|Can you have your cake and eat it too?|
Automation and Utopia has been out for about a month now. I've been doing some promotional work to support it and it has also received its first substantive review. I thought I would provide links to what has been going on here. If you are interested in the book, you can buy a copy at a range of online book sites, including direct from the publisher. If you have read it, you might consider reviewing it online. That would help spread the word.
- What are we going to do? (Review by John Fanning in the Dublin Review of Books) - Says some very kind things about the book, including "[Danaher] is well versed in the opportunities and problems of a more automated future and his new book provides one of the most wide-ranging discussions of what might be in store…A stimulating and thought-provoking book, fizzing with ideas on a subject that will assume greater importance in the future.” But then also contains some misconceptions of the key arguments. It seems churlish to correct the record but I feel the need to do so:
- (1) The argument for the Virtual Utopia that I make in the penultimate chapter of the book does not concentrate solely on the idea of a life filled with computer games. The chapter starts with that example but the "utopia of games" that I sketch could have other kinds of games in it, as I hope I make clear in my discussion. Also, the utopia of games is just one of two arguments for the Virtual Utopia.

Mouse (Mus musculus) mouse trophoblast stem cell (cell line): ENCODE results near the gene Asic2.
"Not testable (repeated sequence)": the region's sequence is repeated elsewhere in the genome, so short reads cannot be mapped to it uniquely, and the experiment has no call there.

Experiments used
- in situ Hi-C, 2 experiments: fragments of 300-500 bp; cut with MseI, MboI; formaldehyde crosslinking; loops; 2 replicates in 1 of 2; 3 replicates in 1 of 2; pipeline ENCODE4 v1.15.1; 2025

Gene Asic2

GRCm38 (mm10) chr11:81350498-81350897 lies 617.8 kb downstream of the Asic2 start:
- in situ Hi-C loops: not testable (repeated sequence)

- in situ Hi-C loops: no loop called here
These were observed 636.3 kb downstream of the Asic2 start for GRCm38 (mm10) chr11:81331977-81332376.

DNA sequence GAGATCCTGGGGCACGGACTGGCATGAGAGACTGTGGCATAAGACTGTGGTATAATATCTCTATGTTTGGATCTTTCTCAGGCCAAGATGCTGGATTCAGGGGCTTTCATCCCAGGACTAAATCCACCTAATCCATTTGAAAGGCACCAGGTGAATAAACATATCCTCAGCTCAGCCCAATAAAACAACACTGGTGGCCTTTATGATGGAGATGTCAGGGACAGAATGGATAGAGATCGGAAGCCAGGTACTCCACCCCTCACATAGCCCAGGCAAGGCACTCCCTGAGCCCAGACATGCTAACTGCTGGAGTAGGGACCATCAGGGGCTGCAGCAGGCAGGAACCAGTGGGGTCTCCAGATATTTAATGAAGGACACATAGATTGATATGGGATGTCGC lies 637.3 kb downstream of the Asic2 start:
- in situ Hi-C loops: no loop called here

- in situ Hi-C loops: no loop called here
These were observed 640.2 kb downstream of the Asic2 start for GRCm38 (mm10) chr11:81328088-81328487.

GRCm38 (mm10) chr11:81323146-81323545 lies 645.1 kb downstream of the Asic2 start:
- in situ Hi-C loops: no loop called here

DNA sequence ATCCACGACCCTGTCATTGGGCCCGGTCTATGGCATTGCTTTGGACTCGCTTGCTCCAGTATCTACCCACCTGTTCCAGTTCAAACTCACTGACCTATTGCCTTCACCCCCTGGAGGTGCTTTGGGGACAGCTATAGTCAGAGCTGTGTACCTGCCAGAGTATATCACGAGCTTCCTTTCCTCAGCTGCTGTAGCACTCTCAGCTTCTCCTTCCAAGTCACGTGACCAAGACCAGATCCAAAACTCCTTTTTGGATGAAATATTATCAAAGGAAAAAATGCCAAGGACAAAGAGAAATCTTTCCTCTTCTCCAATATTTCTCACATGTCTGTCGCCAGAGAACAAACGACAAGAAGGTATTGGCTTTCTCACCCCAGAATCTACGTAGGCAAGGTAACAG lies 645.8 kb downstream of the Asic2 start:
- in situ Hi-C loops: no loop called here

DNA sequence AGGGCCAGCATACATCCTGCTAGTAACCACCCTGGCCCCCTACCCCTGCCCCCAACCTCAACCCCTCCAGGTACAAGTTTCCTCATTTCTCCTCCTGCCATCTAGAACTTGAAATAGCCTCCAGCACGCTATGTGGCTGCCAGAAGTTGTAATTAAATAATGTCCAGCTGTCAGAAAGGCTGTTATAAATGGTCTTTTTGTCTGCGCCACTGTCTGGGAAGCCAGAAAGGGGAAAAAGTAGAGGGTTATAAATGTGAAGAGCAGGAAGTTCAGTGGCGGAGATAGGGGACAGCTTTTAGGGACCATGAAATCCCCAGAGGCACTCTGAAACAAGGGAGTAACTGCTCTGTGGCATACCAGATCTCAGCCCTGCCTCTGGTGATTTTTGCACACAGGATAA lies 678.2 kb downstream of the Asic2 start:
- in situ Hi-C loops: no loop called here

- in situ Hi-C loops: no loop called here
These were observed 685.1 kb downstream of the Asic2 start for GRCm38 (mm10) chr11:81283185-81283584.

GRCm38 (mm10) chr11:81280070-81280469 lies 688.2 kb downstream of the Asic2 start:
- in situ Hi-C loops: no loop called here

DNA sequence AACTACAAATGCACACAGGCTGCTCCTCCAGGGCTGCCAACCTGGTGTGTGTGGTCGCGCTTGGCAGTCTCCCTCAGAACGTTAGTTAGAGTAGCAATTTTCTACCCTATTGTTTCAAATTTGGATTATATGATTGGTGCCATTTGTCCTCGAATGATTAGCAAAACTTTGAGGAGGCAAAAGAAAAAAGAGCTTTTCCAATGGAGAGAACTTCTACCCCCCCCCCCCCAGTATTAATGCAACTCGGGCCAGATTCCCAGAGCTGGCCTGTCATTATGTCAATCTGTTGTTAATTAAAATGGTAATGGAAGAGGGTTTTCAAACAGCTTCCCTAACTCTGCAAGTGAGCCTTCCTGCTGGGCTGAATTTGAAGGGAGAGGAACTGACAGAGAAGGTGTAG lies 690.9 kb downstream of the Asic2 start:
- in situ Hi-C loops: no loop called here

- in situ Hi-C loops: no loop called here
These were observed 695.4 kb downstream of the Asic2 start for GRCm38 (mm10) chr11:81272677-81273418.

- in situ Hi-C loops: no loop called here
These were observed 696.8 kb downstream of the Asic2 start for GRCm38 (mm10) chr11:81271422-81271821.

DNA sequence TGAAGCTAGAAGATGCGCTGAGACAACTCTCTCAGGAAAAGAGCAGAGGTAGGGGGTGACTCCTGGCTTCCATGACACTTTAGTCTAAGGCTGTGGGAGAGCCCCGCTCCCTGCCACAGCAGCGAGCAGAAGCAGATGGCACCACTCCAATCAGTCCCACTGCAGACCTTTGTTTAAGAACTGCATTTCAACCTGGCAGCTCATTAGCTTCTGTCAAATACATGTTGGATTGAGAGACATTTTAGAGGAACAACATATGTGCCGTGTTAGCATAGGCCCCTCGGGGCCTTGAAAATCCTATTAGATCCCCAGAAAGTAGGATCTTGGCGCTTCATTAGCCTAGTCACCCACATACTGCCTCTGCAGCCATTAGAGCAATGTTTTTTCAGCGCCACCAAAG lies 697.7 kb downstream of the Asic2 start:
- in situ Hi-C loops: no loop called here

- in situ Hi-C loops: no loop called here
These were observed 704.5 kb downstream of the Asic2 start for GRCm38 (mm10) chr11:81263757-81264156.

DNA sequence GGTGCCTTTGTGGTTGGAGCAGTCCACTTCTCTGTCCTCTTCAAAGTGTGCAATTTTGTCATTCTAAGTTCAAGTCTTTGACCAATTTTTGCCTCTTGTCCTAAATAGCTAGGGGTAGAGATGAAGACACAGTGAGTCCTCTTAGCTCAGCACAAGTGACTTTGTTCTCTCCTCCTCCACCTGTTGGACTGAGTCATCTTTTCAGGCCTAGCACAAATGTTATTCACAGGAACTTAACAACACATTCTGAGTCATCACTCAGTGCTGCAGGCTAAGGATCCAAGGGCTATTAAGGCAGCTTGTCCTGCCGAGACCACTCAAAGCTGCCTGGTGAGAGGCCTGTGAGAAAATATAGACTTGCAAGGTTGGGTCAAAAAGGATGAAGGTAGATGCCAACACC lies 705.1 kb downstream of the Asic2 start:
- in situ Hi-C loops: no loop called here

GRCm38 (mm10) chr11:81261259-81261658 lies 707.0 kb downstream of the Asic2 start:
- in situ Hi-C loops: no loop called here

- (2) Contrary to the impression created by the review, I don't place much weight on studies like the Oxford (Frey and Osborne) study about 47% of jobs being computerised in my case for technological unemployment. I do cite several such studies but also spend several pages explaining their limitations and then make the argument in a different way. Furthermore, the case for technological unemployment is a relatively small part of the book since lots has been written and said about this already.
- (3) A minor point: the Gallup poll I cite about 15% of workers being "engaged" at work is not a simple survey that forces workers to describe how they feel about their jobs in one or two words. Rather, the degree of engagement is a measure that is derived from a questionnaire featuring twelve questions. I discuss this in the book. Also, to continue the theme, the Gallup poll is just one piece of evidence cited to support one of the five different arguments I make against work.
- Reddit "Ask Me Anything" on R/Antiwork - The first of two Reddit AMAs I did about the book. This one was on the antiwork subreddit.
- Reddit "Ask Me Anything" on R/Futurology - The second of two Reddit AMAs I did about the book. This one was on the fututorlogy subreddit. This one is longer than the first one and features substantially more questions and answers.
- Episode 86 of RoboPsych Podcast - An interview with Tom Guarriello and Carla Diana about the book. This was a lot of fun. We barely scratch the surface of the book, but we do cover some of the main points in the book.